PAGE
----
Yeast doughs don’t have to be scary, I promise. They can actually be rather friendly, spongy and springy and smelling of earth. You mix some humble and frankly unimpressive ingredients together (flour, water, sugar, salt, & oil), contribute a little sweat in the form of kneading, then leave it all in a bowl and walk away, only to come back in a few hours to find this:
Well, okay, the focaccia won’t actually make itself, but that would take the fun out of it anyway. Then you’d miss out on the authentic, even sexy experience of standing at a floured counter, working through the contents of your mind via a big hunk of dough. Not to mention the satisfaction of your teeth meeting the firm crust and pillowy crumb of bread you made BY YOURSELF.
You can top your foccacia with any combination of flavors you like; I will only recommend that you use good quality stuff. Pair the fresh bread with a big, green salad and bottle of wine. Finish with a cheese course if you’re feeling decadent.
This week, I asked my students to write Six-Word Memoirs and their examples were so fascinating, so varied, so revealing of who-they-are that I posed the question to my Facebook friends, too. Some of my favorite results:
cheer for many, fan of few.
outgoing is fine, I try outrageous.
drop-out, divorced, drug-addict, better now, thanks.
I shouldn’t have told you that.
As for mine, I wrote half-a-dozen, felt like I couldn’t settle on one, but in writing this post, I am sure of it now: In the kitchen, I am free.
original recipe from Saveur.com
I can’t rightly call this recipe “adapted,” since all I’ve really done is alter the method & play with the toppings. Though the original recipe calls for you to top the dough with olives and tomatoes before baking, I found that this resulted in charred and chewy toppings—unappetizing, to say the least.
My strategy to combat this is two-fold: mix heartier toppings (such as caramelized onions, olives, or chopped rosemary) into the dough, save more delicate toppings (flat-leaf parsley, sundried tomatoes, or Parmesan) for topping, either towards the end of baking time or once the foccacia’s already been removed from the oven.
1 ¼ tsp. active dry yeast
2 tsp. sugar
3 ½ cups flour, more for kneading*
1 T + 1 tsp. kosher salt
extra-virgin olive oil
Coarse sea salt
Caramelized or raw onions
Black or green olives
Parmesan or feta cheese
Fresh or sun-dried tomatoes
Fresh or dried herbs: rosemary, parsley, oregano
pan: cast-iron skillet, deep-dish pizza pan, or a shallow, enamel-glazed pot
Combine yeast, 1 teaspoon of sugar, & ¼ cup warm-but-not-hot water. The official temperature requirements are between 110-115 degrees, and I recommend you use an instant-read thermometer if you haven’t made a lot of bread before. After a few batches, though, you’ll get a feel for the right heat on your fingertips.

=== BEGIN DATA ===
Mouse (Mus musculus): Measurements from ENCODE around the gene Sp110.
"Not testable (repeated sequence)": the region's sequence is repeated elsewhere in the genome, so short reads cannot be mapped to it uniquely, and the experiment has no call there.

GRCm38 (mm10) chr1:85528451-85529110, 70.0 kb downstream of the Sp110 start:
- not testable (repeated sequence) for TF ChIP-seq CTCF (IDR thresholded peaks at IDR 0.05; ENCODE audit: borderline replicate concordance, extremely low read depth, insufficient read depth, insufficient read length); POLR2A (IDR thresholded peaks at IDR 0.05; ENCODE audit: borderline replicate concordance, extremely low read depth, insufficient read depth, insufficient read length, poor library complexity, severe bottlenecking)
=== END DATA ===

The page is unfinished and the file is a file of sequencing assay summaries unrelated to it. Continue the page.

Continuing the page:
Let the yeast mixture sit about 10 minutes—it should be foamy. If it’s not, toss it out and start again. Whisk together the flour, remaining 1 tsp. sugar, & salt in a large bowl. Make a well in the center and pour in the yeast mixture, 1 T olive oil, & 1 cup warm water. Mix with your hands until it holds together.
On a floured counter or work surface, knead the dough until smooth and elastic, about 10 minutes. Curve the dough into a ball & place it in the bottom of a well-olive-oiled bowl. Cover the bowl with a kitchen towel & let the dough rise in a warm place until doubled in size, ~90 minutes to 2 hours.
After the first rise, preheat the oven to 475˚. If mixing in ingredients, now is the time to do it, working any additions into the dough. Liberally rub the pan you’re using with (still more!) olive oil, then transfer the dough to the pan, flipping it over once so both sides are coated in oil. Gently stretch the dough to fit to it to the bottom of the pan. Cover the whole thing with a kitchen towel and let it rise another hour.
Use your fingertips to dimple the surface of the dough, then drizzle with olive oil and sprinkle with sea salt. Bake until golden brown and cooked through, approximately 30 minutes. If the surface of the foccacia becomes too dark, cover with aluminum foil for the remainder of baking time. Top as you wish, either during the last few minutes of baking or once the foccacia’s come out of the oven. Cool slightly on a wire rack before serving.
*You can make your foccacia whole-wheat by swapping out one cup of the all-purpose flour for the whole-wheat variety. It’s pretty good!…though I prefer the more sinful regular all-white-flour version.